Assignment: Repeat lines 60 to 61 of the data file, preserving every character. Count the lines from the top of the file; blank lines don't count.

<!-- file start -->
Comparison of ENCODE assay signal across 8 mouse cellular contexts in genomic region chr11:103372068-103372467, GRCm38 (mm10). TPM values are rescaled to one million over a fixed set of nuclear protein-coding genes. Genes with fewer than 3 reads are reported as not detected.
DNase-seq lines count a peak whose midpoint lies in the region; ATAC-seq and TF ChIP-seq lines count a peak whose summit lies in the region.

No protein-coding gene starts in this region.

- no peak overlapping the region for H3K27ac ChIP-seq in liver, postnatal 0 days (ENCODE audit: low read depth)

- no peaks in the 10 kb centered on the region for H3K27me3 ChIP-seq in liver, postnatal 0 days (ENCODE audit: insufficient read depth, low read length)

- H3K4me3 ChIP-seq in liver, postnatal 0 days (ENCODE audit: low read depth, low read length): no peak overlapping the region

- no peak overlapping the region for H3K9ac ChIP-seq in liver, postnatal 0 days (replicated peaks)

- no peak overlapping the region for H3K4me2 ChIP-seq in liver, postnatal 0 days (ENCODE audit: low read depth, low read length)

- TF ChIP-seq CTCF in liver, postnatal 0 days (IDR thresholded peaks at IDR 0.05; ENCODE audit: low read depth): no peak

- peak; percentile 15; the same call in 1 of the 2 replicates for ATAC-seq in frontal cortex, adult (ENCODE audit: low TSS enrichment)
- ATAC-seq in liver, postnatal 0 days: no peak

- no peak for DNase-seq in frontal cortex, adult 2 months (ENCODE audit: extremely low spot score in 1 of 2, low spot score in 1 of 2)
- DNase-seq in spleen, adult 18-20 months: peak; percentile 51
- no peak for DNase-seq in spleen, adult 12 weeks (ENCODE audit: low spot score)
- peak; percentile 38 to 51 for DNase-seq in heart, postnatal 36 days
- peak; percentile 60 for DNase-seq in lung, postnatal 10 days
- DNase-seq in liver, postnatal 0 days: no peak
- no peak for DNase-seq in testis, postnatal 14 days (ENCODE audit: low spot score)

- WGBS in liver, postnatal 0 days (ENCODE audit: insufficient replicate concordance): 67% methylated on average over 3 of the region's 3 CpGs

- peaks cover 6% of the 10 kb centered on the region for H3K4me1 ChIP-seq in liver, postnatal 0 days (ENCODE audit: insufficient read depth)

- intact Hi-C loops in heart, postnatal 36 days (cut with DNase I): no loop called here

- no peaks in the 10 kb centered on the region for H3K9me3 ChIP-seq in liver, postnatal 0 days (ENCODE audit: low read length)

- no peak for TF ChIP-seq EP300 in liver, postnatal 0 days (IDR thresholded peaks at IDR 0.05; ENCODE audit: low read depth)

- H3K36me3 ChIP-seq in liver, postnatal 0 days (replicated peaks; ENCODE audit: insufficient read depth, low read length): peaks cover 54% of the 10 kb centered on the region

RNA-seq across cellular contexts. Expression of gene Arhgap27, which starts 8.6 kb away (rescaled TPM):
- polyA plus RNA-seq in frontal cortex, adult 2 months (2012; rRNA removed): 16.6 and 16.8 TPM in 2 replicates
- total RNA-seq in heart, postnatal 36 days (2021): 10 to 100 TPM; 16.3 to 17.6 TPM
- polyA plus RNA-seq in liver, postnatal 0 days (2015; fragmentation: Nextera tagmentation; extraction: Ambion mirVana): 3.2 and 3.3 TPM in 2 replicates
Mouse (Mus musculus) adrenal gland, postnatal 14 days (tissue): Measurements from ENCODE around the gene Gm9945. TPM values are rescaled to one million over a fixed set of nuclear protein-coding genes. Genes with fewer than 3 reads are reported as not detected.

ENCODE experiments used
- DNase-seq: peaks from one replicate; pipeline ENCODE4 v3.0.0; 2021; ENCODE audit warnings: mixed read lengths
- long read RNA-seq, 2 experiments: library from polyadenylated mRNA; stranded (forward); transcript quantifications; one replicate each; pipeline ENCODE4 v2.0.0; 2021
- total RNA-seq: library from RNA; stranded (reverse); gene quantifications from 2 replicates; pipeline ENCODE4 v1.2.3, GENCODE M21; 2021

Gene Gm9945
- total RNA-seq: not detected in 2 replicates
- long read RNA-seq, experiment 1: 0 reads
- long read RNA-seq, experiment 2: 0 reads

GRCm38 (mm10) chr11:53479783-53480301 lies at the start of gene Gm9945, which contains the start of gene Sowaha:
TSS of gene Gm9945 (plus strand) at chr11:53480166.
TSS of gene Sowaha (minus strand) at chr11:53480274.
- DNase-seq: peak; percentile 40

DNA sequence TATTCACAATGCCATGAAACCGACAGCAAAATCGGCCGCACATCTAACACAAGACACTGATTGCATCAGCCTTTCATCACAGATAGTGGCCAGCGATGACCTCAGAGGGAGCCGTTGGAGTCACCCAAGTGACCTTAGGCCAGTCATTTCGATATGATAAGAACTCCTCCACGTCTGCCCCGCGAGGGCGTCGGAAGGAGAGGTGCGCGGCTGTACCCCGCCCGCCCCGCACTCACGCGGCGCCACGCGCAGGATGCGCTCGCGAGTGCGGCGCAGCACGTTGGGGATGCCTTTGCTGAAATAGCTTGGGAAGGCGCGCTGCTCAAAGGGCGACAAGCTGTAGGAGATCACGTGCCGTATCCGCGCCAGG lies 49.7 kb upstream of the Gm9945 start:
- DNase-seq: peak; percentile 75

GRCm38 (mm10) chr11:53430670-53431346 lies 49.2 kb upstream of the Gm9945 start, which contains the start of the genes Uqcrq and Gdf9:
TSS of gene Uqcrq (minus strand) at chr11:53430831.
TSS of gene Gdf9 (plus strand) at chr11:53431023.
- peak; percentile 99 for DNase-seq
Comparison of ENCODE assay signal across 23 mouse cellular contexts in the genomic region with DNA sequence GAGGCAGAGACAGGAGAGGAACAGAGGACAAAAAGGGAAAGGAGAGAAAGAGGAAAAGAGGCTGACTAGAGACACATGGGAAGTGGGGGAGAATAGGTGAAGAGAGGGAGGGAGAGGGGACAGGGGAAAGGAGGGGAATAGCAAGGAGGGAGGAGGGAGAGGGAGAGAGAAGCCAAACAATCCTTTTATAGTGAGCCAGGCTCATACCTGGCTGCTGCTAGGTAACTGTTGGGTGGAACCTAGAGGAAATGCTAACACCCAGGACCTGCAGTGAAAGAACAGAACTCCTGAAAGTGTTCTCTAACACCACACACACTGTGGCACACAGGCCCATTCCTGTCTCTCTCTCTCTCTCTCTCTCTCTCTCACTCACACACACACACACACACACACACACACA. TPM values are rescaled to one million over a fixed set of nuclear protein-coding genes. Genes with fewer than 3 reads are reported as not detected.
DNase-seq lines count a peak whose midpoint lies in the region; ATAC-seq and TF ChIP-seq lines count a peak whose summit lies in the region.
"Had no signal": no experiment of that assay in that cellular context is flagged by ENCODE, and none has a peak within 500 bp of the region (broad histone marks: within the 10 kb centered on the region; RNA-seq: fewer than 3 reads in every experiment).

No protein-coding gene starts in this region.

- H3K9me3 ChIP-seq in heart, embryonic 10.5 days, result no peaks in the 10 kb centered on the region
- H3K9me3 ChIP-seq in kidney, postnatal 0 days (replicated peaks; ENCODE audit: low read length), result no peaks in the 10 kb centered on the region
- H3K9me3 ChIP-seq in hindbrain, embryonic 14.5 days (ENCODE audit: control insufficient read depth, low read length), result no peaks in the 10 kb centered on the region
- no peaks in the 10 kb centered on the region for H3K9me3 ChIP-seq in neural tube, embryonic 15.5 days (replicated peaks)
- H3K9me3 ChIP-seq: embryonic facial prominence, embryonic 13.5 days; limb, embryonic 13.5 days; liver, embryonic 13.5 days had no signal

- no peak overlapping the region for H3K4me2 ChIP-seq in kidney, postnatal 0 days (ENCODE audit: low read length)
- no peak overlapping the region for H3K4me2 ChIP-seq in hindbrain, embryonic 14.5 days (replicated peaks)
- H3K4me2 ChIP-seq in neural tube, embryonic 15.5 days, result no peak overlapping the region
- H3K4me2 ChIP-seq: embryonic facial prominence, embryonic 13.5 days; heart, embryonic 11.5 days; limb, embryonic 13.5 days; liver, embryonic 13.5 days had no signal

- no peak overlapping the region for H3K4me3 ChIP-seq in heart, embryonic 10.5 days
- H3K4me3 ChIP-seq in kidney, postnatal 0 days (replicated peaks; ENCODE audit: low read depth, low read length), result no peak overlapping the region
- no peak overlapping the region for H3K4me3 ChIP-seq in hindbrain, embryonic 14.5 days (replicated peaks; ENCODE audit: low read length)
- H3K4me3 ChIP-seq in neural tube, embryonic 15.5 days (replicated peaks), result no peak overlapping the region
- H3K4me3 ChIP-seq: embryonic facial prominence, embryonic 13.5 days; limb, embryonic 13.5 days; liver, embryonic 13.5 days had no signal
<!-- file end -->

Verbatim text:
- H3K4me2 ChIP-seq: embryonic facial prominence, embryonic 13.5 days; heart, embryonic 11.5 days; limb, embryonic 13.5 days; liver, embryonic 13.5 days had no signal

- no peak overlapping the region for H3K4me3 ChIP-seq in heart, embryonic 10.5 days